Of KPMG’s 6,700 Canadian employees, about 150 are enrolled in the program. Of that group, about 40 per cent re-enrol in it each year. “We have always had an unpaid sabbatical, but it’s not something that everyone can utilize because they aren’t able to budget for it,” says Speedy.
“This allows you to spread out your deductions throughout the year. The fact we have 40 per cent repeat business tells me that it’s successful.”
Before employees make their request, they have access to a calculator tool into which they can plug the numbers in order to see how it will affect their pay. The tool helps ensure there are no surprises because employees can see whether they can afford to take the extra days off.
Clarke, who says he has seen enrolment in such plans reach as high as 30 per cent of the employee population, notes workforce demographics often play a large role in the uptake. For example, if a large proportion of an employer’s staff already has six weeks of vacation due to years of service, participation would likely be lower than at companies with a big roster of entry-level employees who only get two weeks off.
KPMG has seen that notion reflected in enrolment figures for its vacation plan. For 2016, 62 per cent of the people in the program had less than five years of service and 60 per cent of the participants were under age 40.
Leadership, corporate philosophy key
While Speedy says employee retention wasn’t a specific issue behind KPMG’s decision to launch its vacation purchase program, she notes there are clear benefits to responding to staff needs.
“Anything that you do to help people manage their life helps retain them. Our employees’ needs change over time, so it was about doing what makes sense for them and for our business.”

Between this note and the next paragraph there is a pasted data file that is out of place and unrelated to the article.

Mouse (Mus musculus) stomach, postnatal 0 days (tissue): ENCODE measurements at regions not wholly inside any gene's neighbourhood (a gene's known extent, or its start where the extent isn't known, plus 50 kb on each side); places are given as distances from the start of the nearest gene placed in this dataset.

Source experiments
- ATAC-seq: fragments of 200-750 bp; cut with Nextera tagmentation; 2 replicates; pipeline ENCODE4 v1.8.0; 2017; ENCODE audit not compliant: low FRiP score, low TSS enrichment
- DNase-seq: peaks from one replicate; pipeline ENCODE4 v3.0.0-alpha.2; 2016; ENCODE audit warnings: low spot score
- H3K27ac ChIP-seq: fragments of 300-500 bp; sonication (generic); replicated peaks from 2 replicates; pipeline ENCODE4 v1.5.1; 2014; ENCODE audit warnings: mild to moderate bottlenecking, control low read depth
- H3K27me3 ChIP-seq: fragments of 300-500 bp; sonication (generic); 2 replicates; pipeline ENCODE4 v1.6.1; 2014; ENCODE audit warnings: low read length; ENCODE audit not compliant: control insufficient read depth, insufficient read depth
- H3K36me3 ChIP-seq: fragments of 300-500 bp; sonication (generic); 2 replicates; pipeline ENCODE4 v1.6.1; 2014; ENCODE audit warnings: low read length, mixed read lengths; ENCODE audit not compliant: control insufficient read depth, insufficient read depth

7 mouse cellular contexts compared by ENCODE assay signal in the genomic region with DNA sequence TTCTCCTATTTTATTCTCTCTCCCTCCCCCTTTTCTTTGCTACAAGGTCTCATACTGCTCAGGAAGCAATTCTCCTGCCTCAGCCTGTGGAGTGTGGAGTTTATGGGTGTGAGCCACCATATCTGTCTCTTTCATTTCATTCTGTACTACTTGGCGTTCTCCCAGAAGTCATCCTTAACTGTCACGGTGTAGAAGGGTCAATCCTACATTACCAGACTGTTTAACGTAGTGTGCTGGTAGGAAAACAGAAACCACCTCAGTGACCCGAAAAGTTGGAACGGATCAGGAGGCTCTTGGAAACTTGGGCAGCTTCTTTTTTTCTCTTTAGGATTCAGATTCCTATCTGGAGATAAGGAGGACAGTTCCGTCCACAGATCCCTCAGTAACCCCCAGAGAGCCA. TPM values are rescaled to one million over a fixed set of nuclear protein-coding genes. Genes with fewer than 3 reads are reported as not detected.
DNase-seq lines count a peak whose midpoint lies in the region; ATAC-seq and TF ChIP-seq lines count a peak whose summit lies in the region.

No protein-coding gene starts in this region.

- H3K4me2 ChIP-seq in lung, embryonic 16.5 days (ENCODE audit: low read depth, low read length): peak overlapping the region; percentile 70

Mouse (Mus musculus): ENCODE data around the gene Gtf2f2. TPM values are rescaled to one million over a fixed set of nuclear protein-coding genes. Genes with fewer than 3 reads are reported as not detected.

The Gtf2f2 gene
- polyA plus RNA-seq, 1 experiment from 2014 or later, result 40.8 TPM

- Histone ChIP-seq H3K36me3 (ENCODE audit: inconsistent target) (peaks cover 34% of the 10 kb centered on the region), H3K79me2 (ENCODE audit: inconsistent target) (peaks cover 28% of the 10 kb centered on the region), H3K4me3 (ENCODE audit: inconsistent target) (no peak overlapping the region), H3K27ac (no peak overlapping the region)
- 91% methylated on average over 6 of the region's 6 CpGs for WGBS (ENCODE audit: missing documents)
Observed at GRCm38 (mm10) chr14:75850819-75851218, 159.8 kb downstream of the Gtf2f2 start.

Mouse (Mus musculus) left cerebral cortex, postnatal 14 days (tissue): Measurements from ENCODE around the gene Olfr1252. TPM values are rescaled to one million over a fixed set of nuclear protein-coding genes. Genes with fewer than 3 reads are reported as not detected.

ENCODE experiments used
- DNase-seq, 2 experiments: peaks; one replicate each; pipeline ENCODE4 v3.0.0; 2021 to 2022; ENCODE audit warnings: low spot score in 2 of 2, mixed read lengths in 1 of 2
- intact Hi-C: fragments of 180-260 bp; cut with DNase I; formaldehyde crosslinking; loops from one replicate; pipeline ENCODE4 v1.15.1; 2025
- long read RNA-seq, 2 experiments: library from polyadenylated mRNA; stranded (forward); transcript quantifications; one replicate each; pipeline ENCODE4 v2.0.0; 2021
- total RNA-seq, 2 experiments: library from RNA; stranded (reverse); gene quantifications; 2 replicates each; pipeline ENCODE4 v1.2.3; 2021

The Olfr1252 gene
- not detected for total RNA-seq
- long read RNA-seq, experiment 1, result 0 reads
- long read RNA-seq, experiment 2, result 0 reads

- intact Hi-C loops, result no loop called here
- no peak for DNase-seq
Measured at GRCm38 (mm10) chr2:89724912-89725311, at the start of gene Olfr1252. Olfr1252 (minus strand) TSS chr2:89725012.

For organizations considering implementing a similar plan, Speedy has some advice: “Make sure you have the leadership support, which we did. If you launch a program and nobody can use it, it doesn’t increase engagement in the program.”
Having a solid corporate philosophy around workplace flexibility is important, too, says Clarke. If the overall policy says one thing and the frontline managers have a different perspective, they might begrudge employees who want more time off, which could create animosity in the workforce rather than engagement.
Having an easy and seamless enrolment process is also helpful. “Process can sometimes be a barrier to programs,” says Speedy. “The reason we piloted it was so we could make sure that it would work.
“We did surveys after the pilot to get feedback from people enrolled to ensure this was a positive experience for them and we have tweaked the process every year.”
Careful planning and communication are key as well. According to Elliott, part of the communication element is in ensuring employees fully understand the program and the intention behind it. “Make sure your organization is ready for it,” he says. “There first needs to be trust between employees and the employer.”
For employers worried about the effects on the workplace, Elliott notes employees typically take only an extra week off. “We really don’t see a lot of abuse,” he says.
April Scott-Clarke is a freelance writer based in Ottawa.